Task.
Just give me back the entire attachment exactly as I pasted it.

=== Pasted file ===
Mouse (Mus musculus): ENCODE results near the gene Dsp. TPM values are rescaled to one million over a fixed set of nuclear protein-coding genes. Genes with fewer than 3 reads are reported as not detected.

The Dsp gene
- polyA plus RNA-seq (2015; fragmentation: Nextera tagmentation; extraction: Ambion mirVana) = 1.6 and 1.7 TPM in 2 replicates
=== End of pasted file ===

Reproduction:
Mouse (Mus musculus): ENCODE results near the gene Dsp. TPM values are rescaled to one million over a fixed set of nuclear protein-coding genes. Genes with fewer than 3 reads are reported as not detected.

The Dsp gene
- polyA plus RNA-seq (2015; fragmentation: Nextera tagmentation; extraction: Ambion mirVana) = 1.6 and 1.7 TPM in 2 replicates